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ERIC Number: EJ1160534
Record Type: Journal
Publication Date: 2017
Pages: 18
Abstractor: As Provided
ISSN: ISSN-0013-1881
Analysis of Leadership Dynamics in Educational Settings during Times of External and Internal Change
Jäppinen, Aini-Kristiina
Educational Research, v59 n4 p460-477 2017
Background: The article concerns the tensions that can arise during demanding external, and consequential internal changes and considers how educational leadership is able to respond to them. Leadership is here understood as a collaborative endeavour, producing shared sense-making in situations of tension. Purpose: The main research question was: what kinds of leadership dynamics underlie situations of tension brought about by external and internal change? The sub-question was: what kind of micro-level sense-making processes, argued to be the true source of change, assist in revealing these dynamics? Programme: Educational organisations increasingly face demanding external changes, such as the two mergers described in this article. Tensions can easily be brought about during such external changes and the consequential internal changes, such as two pedagogical innovation projects in this article. Sample: The study was conducted with three leadership teams within two organisations. The first organisation was a vocational education organisation with around 4000-5000 students and 500 staff members. The leadership team that was studied was followed for almost two years. The other organisation was a business school which comprised of around 7000 students, 150-200 professors and 500 staff members. There, two leadership teams were investigated and followed for almost three years. Design and methods: The data for the sense-making process was selected by way of qualitative content analysis and an experimented model called TenKeys®. This data were analysed using a grounded theory approach to uncover the underlying leadership dynamics. Results: Ten micro-procedural leadership dynamics were identified. Actions related to the pedagogical projects were then interpreted by means of these dynamics. Conclusions: The findings suggest that understanding underlying leadership dynamics might help educational organisations respond to possible tensions brought about by external and internal change and, consequently, support learners' learning processes, albeit indirectly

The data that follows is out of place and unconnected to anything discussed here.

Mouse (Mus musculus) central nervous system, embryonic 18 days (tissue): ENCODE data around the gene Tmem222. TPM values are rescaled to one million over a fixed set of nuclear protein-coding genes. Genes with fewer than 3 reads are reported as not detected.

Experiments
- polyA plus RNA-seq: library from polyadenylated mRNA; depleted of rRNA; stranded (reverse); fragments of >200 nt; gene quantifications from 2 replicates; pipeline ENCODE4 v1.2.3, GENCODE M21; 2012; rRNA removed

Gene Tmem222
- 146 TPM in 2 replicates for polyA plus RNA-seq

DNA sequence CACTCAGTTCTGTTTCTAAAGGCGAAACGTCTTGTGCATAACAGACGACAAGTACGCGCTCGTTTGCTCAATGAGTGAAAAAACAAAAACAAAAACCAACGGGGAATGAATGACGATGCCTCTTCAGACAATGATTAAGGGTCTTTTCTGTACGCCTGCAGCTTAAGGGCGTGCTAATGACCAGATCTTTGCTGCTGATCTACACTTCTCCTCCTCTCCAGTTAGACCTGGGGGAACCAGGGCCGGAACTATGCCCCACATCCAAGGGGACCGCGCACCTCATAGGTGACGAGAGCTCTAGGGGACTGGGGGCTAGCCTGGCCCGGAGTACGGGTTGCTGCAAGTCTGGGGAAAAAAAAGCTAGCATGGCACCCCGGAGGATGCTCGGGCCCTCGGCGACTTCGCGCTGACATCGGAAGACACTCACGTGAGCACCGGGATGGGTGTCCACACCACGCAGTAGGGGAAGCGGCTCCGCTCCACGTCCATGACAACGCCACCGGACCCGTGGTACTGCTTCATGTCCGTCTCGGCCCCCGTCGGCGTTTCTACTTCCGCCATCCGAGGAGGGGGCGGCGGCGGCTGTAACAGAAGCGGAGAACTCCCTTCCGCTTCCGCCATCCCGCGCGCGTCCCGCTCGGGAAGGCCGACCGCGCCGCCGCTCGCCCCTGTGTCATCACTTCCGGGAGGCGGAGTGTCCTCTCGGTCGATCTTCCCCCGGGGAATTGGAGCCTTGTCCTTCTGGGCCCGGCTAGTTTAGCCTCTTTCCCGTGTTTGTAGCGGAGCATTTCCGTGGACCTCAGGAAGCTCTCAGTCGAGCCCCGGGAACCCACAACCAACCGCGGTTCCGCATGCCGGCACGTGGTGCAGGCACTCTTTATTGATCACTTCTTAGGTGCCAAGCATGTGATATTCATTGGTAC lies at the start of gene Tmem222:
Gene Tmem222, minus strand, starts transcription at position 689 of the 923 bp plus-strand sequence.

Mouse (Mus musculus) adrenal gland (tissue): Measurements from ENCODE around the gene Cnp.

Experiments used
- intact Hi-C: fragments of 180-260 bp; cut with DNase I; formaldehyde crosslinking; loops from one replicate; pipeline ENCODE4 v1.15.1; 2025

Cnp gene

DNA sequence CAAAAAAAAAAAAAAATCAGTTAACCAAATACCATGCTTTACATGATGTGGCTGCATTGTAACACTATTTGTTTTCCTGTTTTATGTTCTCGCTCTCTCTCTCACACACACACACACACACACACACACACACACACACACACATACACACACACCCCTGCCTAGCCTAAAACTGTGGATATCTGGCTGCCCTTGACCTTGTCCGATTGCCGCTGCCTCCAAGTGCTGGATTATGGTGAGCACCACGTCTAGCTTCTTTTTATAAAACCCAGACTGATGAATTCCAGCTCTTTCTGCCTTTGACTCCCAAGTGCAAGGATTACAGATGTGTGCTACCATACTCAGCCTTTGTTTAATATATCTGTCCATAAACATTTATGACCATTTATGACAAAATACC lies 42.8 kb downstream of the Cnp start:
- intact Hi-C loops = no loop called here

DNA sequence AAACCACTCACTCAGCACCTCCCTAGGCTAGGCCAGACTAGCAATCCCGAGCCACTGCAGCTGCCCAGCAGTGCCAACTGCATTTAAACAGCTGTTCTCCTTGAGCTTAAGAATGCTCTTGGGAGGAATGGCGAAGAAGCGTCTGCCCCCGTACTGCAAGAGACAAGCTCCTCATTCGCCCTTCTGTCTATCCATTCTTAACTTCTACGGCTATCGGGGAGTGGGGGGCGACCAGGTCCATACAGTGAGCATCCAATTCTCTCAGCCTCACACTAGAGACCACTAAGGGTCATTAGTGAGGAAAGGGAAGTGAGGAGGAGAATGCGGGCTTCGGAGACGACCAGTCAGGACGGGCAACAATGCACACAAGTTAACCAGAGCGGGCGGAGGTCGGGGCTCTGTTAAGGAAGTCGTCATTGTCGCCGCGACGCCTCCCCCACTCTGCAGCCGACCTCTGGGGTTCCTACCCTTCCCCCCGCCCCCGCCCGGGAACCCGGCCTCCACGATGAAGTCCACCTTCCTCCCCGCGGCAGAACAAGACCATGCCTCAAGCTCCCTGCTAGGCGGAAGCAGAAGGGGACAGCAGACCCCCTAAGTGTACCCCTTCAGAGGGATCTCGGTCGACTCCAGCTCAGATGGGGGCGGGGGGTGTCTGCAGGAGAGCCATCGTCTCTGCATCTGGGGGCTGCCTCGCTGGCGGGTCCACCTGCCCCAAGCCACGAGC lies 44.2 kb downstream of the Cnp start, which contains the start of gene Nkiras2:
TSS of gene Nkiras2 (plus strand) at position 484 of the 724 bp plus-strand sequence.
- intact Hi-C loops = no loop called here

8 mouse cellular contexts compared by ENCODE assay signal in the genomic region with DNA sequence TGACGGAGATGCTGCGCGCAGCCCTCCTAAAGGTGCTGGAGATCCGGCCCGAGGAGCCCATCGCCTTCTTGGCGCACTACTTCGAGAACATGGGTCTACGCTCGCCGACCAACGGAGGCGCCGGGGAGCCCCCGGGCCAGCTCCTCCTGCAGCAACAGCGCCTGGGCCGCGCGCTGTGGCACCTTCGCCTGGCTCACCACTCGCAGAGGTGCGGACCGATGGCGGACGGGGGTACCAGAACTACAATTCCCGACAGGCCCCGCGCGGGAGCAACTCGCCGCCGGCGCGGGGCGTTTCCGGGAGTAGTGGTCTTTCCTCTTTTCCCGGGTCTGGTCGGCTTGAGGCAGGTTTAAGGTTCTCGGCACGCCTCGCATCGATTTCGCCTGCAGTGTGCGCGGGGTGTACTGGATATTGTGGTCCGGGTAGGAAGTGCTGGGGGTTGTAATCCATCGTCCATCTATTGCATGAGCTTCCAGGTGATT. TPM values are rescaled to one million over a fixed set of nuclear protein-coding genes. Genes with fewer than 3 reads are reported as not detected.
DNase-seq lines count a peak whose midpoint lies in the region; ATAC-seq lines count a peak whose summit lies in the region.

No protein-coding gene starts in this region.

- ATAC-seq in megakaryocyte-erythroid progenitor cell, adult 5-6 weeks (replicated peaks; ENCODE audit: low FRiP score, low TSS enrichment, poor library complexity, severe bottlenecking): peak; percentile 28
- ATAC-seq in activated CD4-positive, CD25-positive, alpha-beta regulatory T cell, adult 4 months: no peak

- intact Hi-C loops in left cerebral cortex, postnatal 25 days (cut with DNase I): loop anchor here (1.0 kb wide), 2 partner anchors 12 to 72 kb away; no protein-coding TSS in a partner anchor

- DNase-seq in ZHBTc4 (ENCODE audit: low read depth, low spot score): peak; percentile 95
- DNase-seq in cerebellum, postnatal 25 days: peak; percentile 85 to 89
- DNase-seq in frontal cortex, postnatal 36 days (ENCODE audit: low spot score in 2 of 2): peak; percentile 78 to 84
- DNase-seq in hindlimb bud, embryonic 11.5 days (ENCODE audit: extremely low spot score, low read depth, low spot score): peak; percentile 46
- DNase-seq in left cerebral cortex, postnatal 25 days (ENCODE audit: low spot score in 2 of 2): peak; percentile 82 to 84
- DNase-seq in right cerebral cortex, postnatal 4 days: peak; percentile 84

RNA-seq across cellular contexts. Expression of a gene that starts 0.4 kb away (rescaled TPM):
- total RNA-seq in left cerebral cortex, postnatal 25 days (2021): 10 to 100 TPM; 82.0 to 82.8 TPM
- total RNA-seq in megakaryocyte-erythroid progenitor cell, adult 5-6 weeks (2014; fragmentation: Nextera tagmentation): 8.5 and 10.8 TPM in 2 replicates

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Publication Type: Journal Articles; Reports - Research
Education Level: Higher Education
Audience: N/A
Language: English
Sponsor: N/A
Authoring Institution: N/A
Grant or Contract Numbers: N/A